WASHINGTON -- Canadian Prime Minister Justin Trudeau is the type of leader that makes many progressives think about moving north these days. He's a self-proclaimed feminist with a substantive policy agenda who talks about how government can achieve remarkable progress for its citizens if only people work together.
In other words, he's the opposite of Donald Trump.
"No progressive movement can succeed if it doesn't embrace the fundamental truth that diversity is strength. ... The optimism and the generosity that we see in our communities on both sides of the border -- that's what we need to focus on. You see, fear is easy. Friendship? Friendship takes work," Trudeau said Friday.
The United States isn't the only place where frustrated voters have looked for change. Right-wing movements across the globe have taken advantage of people's economic anxieties and insecurities. And Canada has not been immune to these trends. Former Prime Minister Stephen Harper, a member of the Conservative Party, stoked Islamophobic fears during his time in office.
Trudeau tried to argue Friday during a speech in downtown Washington that it's possible to counter those tactics -- and still win public office. It was a message that the progressive crowd, brought together by the Center for American Progress and Canada 2020, was no doubt reassured to hear.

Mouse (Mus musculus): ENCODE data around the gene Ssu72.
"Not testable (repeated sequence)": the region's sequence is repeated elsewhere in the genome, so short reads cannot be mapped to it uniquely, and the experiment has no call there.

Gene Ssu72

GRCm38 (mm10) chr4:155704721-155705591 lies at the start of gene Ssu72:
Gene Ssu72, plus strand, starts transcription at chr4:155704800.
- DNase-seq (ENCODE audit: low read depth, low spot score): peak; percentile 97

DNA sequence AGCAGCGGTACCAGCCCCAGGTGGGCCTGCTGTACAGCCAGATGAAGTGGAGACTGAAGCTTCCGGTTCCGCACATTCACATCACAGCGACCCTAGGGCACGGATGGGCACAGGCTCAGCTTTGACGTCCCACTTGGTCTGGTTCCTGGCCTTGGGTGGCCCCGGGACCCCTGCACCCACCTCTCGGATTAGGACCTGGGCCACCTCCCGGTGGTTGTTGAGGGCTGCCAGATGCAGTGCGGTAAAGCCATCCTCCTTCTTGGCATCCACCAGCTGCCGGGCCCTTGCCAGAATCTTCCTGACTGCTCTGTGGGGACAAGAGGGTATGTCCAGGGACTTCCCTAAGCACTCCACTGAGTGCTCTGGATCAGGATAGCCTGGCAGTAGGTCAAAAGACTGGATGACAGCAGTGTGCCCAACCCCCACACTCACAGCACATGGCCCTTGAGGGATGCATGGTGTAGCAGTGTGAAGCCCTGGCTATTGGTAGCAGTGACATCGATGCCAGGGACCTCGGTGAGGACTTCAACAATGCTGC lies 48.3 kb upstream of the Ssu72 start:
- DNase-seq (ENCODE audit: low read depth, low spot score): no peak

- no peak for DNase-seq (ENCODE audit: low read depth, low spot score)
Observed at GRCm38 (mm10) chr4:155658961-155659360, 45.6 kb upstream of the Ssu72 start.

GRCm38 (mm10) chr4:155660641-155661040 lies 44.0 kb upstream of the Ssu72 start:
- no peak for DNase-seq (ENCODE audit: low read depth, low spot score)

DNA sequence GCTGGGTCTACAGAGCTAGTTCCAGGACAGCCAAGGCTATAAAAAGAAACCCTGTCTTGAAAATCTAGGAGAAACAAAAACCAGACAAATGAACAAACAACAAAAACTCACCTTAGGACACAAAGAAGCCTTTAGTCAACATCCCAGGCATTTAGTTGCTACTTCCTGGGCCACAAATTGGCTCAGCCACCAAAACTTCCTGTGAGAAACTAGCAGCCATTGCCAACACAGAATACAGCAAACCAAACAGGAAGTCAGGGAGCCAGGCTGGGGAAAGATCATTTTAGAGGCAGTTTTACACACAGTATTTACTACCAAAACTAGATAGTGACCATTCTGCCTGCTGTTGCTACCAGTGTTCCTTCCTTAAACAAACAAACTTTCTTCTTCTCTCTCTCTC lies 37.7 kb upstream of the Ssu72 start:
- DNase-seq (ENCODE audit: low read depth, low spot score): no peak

"First of all, you have to understand, if there's a rise of people being angry and being willing to point fingers at others for their problems, you can't just tell them they're wrong," he said. "You have to look at why is that anxiety there?"
Trudeau argued that people feel like they made a deal with the governments of the past few decades: We will support your pro-growth policies, and that rewards will help not only society but also us as individuals.
"And unfortunately, we've gotten a certain amount of growth, but people are wondering, 'Well, we supported those agendas, but where are the fruits of that agenda to me? How come the growth that has created tremendous prosperity for the wealthiest hasn't lifted the middle class at all?' And there's a danger that people will start pulling away their support for policies that stimulate and create growth if we don't figure out a way of including them in the prosperity that was created by that growth," Trudeau said.
The prime minister said that during the 2015 Canadian elections, the Conservative Party tried to play into this anger through nasty -- but effective -- "Rovian politics," referring to the underhanded tactics made famous by Karl Rove, the former aide to President George W. Bush.
Trudeau said he made the decision to forgo that sort of campaigning -- a move that brought skepticism from many progressive who said he just couldn't win without pushing back.
"I said, 'No, it's not that we're not going to respond, but we're going to respond in the right way. And what I heard from Canadians across the country is, we don't like negative attacks. But they work. ... [W]e found that indeed, perhaps Canadians had grown cynical over politics, but they'd also grown very tired of having to be cynical about politics. And presenting a strong, inclusive fearless view of the future in the face of negative attacks was really really important."
Trudeau was in Washington this week for a state visit with President Barack Obama.